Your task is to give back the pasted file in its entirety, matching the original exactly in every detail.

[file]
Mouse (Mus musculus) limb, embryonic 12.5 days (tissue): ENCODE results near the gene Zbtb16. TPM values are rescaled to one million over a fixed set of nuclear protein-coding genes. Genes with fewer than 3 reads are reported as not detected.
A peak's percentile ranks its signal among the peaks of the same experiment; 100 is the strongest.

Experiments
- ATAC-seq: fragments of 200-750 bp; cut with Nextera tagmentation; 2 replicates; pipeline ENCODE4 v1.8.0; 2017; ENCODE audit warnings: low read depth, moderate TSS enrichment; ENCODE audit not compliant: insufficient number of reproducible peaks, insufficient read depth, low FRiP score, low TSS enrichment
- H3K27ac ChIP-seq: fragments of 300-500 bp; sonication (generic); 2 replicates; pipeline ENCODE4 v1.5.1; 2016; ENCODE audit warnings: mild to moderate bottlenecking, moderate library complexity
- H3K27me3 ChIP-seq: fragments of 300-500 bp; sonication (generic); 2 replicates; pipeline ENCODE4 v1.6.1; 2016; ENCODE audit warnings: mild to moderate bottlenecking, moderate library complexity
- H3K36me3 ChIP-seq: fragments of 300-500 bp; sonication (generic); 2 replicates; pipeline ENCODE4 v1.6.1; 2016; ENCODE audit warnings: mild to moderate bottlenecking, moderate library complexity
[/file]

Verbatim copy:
Mouse (Mus musculus) limb, embryonic 12.5 days (tissue): ENCODE results near the gene Zbtb16. TPM values are rescaled to one million over a fixed set of nuclear protein-coding genes. Genes with fewer than 3 reads are reported as not detected.
A peak's percentile ranks its signal among the peaks of the same experiment; 100 is the strongest.

Experiments
- ATAC-seq: fragments of 200-750 bp; cut with Nextera tagmentation; 2 replicates; pipeline ENCODE4 v1.8.0; 2017; ENCODE audit warnings: low read depth, moderate TSS enrichment; ENCODE audit not compliant: insufficient number of reproducible peaks, insufficient read depth, low FRiP score, low TSS enrichment
- H3K27ac ChIP-seq: fragments of 300-500 bp; sonication (generic); 2 replicates; pipeline ENCODE4 v1.5.1; 2016; ENCODE audit warnings: mild to moderate bottlenecking, moderate library complexity
- H3K27me3 ChIP-seq: fragments of 300-500 bp; sonication (generic); 2 replicates; pipeline ENCODE4 v1.6.1; 2016; ENCODE audit warnings: mild to moderate bottlenecking, moderate library complexity
- H3K36me3 ChIP-seq: fragments of 300-500 bp; sonication (generic); 2 replicates; pipeline ENCODE4 v1.6.1; 2016; ENCODE audit warnings: mild to moderate bottlenecking, moderate library complexity